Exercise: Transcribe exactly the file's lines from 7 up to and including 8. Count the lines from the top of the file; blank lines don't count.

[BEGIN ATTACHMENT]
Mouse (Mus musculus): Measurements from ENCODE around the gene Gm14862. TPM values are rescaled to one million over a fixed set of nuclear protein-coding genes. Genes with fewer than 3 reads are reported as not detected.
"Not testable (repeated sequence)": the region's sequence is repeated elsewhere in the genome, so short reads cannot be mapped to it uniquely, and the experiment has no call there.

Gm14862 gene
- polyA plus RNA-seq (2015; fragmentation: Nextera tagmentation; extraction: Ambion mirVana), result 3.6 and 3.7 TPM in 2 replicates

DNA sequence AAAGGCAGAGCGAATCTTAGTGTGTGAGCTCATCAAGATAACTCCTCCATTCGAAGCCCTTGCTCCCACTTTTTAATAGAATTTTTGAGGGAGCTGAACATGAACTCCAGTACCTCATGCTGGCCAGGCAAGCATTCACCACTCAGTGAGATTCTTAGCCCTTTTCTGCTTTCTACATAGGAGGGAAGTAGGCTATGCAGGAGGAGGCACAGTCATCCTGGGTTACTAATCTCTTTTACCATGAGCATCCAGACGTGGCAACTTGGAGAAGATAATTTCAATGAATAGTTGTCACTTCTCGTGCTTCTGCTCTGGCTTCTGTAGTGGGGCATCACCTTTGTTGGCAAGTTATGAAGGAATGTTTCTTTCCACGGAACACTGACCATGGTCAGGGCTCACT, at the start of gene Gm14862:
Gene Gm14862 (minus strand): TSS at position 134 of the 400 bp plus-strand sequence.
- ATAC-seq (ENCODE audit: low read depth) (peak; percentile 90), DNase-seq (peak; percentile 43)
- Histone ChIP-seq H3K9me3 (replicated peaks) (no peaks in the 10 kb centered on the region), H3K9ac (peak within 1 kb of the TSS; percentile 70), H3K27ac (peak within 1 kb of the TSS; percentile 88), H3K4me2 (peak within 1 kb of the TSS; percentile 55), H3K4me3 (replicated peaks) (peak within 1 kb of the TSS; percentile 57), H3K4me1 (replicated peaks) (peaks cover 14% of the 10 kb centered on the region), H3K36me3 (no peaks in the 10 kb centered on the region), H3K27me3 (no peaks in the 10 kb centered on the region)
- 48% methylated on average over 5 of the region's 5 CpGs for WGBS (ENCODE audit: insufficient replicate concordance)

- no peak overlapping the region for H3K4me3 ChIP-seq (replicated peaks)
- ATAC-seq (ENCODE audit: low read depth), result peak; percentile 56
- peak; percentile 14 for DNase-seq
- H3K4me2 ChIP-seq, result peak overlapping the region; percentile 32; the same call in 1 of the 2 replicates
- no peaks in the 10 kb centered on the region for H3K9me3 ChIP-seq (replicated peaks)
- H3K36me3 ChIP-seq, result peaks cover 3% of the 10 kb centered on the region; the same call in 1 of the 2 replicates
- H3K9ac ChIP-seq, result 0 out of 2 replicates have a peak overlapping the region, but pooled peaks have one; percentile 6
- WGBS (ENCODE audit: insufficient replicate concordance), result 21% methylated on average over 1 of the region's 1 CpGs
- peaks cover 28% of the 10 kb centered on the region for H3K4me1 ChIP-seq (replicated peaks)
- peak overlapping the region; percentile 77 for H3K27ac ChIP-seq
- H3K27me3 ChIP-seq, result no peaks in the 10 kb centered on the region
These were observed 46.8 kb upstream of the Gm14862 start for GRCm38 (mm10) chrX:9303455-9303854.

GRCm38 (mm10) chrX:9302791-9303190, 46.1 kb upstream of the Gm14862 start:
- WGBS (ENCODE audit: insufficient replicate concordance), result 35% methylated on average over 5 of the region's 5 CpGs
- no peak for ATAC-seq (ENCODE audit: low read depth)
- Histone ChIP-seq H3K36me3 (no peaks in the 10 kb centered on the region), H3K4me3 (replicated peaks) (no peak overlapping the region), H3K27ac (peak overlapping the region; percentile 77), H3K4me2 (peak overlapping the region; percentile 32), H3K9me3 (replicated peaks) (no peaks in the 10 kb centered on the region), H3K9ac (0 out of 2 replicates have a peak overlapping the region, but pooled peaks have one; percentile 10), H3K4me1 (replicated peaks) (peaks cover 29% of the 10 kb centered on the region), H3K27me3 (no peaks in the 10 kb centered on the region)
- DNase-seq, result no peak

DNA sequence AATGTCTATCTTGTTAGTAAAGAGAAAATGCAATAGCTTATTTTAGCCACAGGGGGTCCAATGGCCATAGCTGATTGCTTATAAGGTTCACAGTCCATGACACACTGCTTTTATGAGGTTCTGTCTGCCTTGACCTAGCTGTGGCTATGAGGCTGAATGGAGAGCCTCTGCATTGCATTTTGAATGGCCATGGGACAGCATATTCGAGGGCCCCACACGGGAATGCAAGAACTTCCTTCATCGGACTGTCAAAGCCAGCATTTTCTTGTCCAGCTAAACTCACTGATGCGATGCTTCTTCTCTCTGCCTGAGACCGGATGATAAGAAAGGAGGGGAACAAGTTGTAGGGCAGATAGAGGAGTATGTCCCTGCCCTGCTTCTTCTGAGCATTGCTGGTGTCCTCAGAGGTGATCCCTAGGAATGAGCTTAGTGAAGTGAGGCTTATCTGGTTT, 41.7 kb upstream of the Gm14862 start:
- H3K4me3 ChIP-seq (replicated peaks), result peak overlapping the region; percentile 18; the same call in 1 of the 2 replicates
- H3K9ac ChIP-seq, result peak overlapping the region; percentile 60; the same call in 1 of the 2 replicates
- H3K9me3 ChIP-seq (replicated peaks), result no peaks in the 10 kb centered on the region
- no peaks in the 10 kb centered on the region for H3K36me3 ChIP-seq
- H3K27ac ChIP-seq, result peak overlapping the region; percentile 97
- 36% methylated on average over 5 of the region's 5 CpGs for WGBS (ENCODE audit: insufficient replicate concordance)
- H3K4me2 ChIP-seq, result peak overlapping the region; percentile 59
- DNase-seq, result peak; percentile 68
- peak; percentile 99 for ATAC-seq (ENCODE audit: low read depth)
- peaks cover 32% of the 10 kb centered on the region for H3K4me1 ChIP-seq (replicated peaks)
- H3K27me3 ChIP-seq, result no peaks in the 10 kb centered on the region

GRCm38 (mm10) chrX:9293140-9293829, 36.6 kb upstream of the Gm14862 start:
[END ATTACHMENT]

- ATAC-seq (ENCODE audit: low read depth) (peak; percentile 90), DNase-seq (peak; percentile 43)
- Histone ChIP-seq H3K9me3 (replicated peaks) (no peaks in the 10 kb centered on the region), H3K9ac (peak within 1 kb of the TSS; percentile 70), H3K27ac (peak within 1 kb of the TSS; percentile 88), H3K4me2 (peak within 1 kb of the TSS; percentile 55), H3K4me3 (replicated peaks) (peak within 1 kb of the TSS; percentile 57), H3K4me1 (replicated peaks) (peaks cover 14% of the 10 kb centered on the region), H3K36me3 (no peaks in the 10 kb centered on the region), H3K27me3 (no peaks in the 10 kb centered on the region)